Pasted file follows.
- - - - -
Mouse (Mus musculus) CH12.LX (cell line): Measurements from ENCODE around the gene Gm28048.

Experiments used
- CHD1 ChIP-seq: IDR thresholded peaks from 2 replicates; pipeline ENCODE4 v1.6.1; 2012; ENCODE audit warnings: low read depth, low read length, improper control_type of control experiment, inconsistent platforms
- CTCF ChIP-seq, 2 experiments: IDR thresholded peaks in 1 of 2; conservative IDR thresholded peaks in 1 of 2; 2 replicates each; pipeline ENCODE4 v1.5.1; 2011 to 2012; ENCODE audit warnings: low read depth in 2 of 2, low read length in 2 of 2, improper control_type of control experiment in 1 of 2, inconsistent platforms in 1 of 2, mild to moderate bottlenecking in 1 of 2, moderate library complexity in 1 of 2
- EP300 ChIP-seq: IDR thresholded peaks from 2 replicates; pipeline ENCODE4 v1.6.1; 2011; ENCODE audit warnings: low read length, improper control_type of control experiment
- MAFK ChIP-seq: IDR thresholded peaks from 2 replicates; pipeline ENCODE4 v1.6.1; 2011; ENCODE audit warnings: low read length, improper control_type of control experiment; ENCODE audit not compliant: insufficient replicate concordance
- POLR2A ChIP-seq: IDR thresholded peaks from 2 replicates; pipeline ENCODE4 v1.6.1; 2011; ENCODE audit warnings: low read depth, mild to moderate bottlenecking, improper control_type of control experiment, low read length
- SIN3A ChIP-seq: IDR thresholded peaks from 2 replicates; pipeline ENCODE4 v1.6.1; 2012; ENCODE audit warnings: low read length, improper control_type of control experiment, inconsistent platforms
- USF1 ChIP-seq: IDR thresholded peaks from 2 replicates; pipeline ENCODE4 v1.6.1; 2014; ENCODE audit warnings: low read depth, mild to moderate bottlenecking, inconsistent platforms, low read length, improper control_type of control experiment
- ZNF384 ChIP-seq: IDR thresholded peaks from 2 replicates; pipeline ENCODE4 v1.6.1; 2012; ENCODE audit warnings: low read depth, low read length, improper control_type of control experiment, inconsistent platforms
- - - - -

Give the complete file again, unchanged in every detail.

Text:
Mouse (Mus musculus) CH12.LX (cell line): Measurements from ENCODE around the gene Gm28048.

Experiments used
- CHD1 ChIP-seq: IDR thresholded peaks from 2 replicates; pipeline ENCODE4 v1.6.1; 2012; ENCODE audit warnings: low read depth, low read length, improper control_type of control experiment, inconsistent platforms
- CTCF ChIP-seq, 2 experiments: IDR thresholded peaks in 1 of 2; conservative IDR thresholded peaks in 1 of 2; 2 replicates each; pipeline ENCODE4 v1.5.1; 2011 to 2012; ENCODE audit warnings: low read depth in 2 of 2, low read length in 2 of 2, improper control_type of control experiment in 1 of 2, inconsistent platforms in 1 of 2, mild to moderate bottlenecking in 1 of 2, moderate library complexity in 1 of 2
- EP300 ChIP-seq: IDR thresholded peaks from 2 replicates; pipeline ENCODE4 v1.6.1; 2011; ENCODE audit warnings: low read length, improper control_type of control experiment
- MAFK ChIP-seq: IDR thresholded peaks from 2 replicates; pipeline ENCODE4 v1.6.1; 2011; ENCODE audit warnings: low read length, improper control_type of control experiment; ENCODE audit not compliant: insufficient replicate concordance
- POLR2A ChIP-seq: IDR thresholded peaks from 2 replicates; pipeline ENCODE4 v1.6.1; 2011; ENCODE audit warnings: low read depth, mild to moderate bottlenecking, improper control_type of control experiment, low read length
- SIN3A ChIP-seq: IDR thresholded peaks from 2 replicates; pipeline ENCODE4 v1.6.1; 2012; ENCODE audit warnings: low read length, improper control_type of control experiment, inconsistent platforms
- USF1 ChIP-seq: IDR thresholded peaks from 2 replicates; pipeline ENCODE4 v1.6.1; 2014; ENCODE audit warnings: low read depth, mild to moderate bottlenecking, inconsistent platforms, low read length, improper control_type of control experiment
- ZNF384 ChIP-seq: IDR thresholded peaks from 2 replicates; pipeline ENCODE4 v1.6.1; 2012; ENCODE audit warnings: low read depth, low read length, improper control_type of control experiment, inconsistent platforms